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President Donald Trump on Friday declared he would reverse new sanctions on North Korea that his administration rolled out just a day before, deepening concerns that the ostensible leader of the free world is at odds with his own team as he makes American foreign policy in spontaneous 280-character bursts.
The sudden move left the White House groping for an explanation, telling reporters only that Trump “likes” North Korean dictator Kim Jong Un.
“It was announced today by the U.S. Treasury that additional large scale Sanctions would be added to those already existing Sanctions on North Korea,” Trump tweeted. “I have today ordered the withdrawal of those additional Sanctions!”
In a follow-up statement explaining the reversal, press secretary Sarah Huckabee Sanders said, "President Trump likes Chairman Kim and he doesn’t think these sanctions will be necessary."
Trump’s announcement surprised many of his senior aides, and even some Treasury Department officials were caught off guard, according to a person familiar with the matter.
It was the latest example of Trump operating on gut instinct with little care for the formal policy process. Past presidents sometimes spent weeks or even months running key policy proposals through a gauntlet of review by federal agencies and senior White House advisers. Trump has largely shunned that process, preferring to query a small group of informal advisers — or sometimes no one at all — before making rapid-fire decisions that reverberate around the world.
Even the administration's allies were baffled by the reversal. Mark Dubowitz, an influential critic of the Iran nuclear deal who is chief executive of the Foundation for the Defense of Democracies, tweeted, "I’ve been working on sanctions policy for 15+ years. Don’t recall ever seeing a president overrule a Treasury announcement AFTER it was announced."
Trump appeared to be referring to an announcement on Thursday in which Treasury said it was sanctioning two China-based shipping companies accused of helping North Korea evade existing economic sanctions.
The president's own national security advisor, John Bolton, had called that announcement "important," warning his Twitter followers to "take notice and review their own activities to ensure they are not involved in North Korea’s sanctions evasion."
Trump's sudden reversal threatens to widen a rift with his own national security advisor — traditionally a president's closest confidant on foreign policy.
Bolton has long been skeptical of diplomacy with North Korea, and has gingerly distanced himself from the president's effusive praise of Kim in the days since last month’s Hanoi summit.
In a March 3 interview on CBS's "Face the Nation," Bolton emphasized that he was describing the president's rosy assessment of those negotiations, rather than his own. "That's what matters, not my view," he said, adding, "I'm the national security advisor. I'm not the national security decision maker."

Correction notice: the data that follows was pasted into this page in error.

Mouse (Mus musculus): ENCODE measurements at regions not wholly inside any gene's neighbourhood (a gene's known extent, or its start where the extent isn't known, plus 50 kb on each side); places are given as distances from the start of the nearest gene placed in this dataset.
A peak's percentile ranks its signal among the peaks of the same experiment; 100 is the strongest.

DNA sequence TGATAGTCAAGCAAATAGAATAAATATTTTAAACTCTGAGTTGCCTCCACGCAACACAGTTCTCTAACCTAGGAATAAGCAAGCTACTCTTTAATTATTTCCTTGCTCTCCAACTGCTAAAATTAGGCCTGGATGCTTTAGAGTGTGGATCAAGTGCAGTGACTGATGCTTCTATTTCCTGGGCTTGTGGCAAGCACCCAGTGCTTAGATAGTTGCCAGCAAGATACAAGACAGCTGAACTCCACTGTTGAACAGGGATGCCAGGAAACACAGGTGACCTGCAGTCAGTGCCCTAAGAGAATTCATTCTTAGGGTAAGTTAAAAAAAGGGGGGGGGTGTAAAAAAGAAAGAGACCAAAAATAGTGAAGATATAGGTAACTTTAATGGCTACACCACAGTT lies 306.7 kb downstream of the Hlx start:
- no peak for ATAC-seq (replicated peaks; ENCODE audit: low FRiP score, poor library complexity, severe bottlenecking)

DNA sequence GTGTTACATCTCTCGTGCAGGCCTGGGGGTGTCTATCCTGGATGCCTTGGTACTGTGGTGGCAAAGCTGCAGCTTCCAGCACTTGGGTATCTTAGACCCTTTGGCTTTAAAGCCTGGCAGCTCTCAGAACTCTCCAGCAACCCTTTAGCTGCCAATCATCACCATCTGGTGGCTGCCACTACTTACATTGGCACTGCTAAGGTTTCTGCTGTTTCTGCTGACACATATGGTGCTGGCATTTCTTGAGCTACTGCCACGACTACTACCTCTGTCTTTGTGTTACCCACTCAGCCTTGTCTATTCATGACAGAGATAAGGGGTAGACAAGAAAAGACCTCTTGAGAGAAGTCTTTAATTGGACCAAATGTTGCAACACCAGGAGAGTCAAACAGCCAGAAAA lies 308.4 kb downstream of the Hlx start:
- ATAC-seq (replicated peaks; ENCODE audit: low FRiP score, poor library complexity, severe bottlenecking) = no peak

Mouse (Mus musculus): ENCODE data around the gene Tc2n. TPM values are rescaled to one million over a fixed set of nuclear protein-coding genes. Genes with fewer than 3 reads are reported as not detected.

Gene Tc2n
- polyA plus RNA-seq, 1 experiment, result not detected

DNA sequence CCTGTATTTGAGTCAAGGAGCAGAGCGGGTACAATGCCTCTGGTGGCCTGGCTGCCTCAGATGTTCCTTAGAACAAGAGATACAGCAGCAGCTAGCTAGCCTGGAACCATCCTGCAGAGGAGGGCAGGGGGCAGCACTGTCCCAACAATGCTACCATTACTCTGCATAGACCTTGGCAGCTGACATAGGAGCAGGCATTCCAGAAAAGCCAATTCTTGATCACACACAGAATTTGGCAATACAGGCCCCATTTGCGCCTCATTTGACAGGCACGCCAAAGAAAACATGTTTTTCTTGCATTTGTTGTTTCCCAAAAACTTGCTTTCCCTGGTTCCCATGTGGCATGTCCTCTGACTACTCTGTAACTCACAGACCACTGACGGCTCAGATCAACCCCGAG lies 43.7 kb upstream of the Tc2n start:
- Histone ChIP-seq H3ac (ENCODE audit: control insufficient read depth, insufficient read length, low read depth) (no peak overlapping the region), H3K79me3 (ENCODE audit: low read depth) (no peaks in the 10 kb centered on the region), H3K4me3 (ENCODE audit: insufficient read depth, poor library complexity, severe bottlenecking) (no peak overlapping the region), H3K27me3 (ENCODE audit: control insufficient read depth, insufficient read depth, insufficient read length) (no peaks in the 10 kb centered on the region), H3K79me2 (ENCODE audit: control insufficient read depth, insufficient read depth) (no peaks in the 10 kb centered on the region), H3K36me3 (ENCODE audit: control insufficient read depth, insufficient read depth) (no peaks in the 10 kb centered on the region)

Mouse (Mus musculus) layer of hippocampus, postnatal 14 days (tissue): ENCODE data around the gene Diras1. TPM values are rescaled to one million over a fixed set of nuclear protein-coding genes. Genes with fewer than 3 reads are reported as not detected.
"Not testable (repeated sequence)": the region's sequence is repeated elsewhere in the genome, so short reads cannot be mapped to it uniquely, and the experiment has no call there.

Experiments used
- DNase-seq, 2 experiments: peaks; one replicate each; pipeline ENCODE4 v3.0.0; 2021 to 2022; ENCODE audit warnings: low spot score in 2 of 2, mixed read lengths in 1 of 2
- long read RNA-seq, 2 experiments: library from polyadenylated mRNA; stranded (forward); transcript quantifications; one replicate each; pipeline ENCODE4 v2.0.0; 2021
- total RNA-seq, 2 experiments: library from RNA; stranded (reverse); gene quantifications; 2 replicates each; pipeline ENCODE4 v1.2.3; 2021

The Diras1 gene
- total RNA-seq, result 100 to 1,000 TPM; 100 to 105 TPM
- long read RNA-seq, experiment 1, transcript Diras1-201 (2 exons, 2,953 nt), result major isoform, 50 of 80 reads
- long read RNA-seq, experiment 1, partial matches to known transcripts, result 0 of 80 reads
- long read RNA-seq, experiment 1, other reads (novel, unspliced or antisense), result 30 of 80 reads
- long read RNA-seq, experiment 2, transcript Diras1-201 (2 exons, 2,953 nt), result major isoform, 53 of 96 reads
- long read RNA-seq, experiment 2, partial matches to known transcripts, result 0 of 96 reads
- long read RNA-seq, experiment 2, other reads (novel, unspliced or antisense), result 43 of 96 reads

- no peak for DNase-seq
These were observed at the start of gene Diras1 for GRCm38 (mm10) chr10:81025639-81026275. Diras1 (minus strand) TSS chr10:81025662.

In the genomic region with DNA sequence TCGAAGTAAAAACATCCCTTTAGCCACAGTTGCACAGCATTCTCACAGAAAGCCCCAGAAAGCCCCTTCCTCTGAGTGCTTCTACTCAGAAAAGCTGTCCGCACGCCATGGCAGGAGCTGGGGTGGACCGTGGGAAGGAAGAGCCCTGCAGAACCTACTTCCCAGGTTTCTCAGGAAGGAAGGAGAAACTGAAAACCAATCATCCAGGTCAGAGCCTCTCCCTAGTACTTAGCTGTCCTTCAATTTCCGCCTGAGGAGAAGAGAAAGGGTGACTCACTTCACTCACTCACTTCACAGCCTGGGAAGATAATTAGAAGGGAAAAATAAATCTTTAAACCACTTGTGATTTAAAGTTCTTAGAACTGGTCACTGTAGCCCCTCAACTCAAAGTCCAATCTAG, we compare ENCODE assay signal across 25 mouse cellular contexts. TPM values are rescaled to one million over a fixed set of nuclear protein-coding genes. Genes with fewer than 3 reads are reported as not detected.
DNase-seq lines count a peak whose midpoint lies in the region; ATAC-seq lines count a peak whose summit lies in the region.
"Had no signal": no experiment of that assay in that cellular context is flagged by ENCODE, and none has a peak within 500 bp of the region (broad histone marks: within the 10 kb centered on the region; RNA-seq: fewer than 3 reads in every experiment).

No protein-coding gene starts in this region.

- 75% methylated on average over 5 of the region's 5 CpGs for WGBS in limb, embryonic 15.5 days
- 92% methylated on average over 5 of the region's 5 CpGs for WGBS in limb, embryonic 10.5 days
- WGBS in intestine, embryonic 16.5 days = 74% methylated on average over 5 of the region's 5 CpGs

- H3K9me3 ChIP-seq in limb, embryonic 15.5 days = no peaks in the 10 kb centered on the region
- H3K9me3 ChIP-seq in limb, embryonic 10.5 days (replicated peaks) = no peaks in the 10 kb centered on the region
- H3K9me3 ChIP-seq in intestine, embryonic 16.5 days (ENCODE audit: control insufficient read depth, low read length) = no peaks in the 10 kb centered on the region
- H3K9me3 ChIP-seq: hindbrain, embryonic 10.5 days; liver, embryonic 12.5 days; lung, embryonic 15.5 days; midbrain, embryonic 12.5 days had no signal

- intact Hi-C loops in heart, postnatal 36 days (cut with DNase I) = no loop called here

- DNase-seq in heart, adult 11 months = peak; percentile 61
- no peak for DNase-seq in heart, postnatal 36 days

The president’s policy-setting tweet Friday also encapsulates the way that nothing in his administration is set in stone unless it comes from Trump himself, an unprecedented quirk of the Trump presidency.
And it follows another sudden foreign policy pronouncement by tweet -- Trump's call on Thursday for U.S. recognition of Israeli sovereignty over the Golan Heights, a move that reportedly surprised his own diplomats.
Trump’s North Korea directive comes almost a month after his second summit with Kim, which was cut short when it became clear neither side could come to an agreement on a path toward denuclearizing the Korean Peninsula.
Trump and the North Koreans offered differing reasons for the breakdown of negotiations, with Trump saying North Korea demanded full sanctions relief for only incremental steps toward denuclearization, and North Korean officials disputing that account.
Though the sanctions announced Thursday were not necessarily new penalties imposed directly on Kim’s regime, they represent the first instance of the Trump administration clamping down on North Korea since last month’s failed diplomatic talks.
The White House declined to further explain Trump’s tweet beyond Sanders’ brief statement. Treasury Secretary Steven Mnuchin had said in a statement Thursday that the new actions were aimed at “making it explicitly clear that shipping companies employing deceptive tactics to mask illicit trade with North Korea expose themselves to great risk.”
The Treasury said the sanctions were against Liaoning Danxing International Forwarding Co. Ltd. and Dalian Haibo International Freight Co. Ltd., and it also released an updated list of shipping vessels it said had engaged in ship-to-ship transfers or otherwise participated in illicit maritime trade with North Korea.
Liaoning Danxing, Treasury said, “routinely used deceptive practices” to assist Europe-based North Korean officials buy goods for the country. Meanwhile, Treasury said, Dalian Haibo provided goods and services to a sanctioned subsidiary of North Korea’s state intelligence service.
Blake Hounshell contributed to this report.